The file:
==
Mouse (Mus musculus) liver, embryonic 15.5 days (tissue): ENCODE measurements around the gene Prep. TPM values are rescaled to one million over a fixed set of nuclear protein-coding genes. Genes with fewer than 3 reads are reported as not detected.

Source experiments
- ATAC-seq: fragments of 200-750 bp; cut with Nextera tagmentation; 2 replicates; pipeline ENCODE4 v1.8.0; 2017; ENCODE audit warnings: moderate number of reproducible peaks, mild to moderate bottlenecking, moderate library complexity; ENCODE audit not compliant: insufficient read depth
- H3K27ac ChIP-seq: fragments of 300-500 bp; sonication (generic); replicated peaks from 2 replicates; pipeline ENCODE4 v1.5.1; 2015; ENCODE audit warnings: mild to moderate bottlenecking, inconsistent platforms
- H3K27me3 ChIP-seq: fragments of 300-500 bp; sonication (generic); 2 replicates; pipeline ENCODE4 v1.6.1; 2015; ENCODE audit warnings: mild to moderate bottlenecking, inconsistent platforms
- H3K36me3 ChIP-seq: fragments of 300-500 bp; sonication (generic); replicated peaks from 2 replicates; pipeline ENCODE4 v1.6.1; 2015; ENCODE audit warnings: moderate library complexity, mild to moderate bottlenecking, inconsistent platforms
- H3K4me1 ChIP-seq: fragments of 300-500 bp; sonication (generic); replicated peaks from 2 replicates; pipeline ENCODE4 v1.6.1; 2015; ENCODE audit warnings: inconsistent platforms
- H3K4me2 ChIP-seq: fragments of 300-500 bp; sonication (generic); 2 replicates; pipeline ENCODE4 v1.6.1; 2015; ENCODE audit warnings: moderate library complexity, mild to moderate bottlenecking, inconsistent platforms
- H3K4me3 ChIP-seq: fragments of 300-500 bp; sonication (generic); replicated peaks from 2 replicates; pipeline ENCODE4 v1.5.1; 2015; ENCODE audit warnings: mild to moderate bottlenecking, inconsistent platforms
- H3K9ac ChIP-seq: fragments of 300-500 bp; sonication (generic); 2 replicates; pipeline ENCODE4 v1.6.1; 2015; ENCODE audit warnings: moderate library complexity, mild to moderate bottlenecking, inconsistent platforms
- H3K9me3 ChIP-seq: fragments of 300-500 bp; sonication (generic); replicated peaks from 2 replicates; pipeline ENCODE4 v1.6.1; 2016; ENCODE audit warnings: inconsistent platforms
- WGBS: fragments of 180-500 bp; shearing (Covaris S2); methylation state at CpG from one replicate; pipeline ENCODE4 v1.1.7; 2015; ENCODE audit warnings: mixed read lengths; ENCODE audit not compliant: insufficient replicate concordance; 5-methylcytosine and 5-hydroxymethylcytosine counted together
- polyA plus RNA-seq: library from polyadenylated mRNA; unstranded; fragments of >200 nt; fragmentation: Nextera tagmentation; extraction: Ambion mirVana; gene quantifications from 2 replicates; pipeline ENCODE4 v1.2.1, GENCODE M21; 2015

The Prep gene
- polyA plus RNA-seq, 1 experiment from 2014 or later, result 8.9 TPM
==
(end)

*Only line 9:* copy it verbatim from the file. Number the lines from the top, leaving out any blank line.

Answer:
- H3K4me3 ChIP-seq: fragments of 300-500 bp; sonication (generic); replicated peaks from 2 replicates; pipeline ENCODE4 v1.5.1; 2015; ENCODE audit warnings: mild to moderate bottlenecking, inconsistent platforms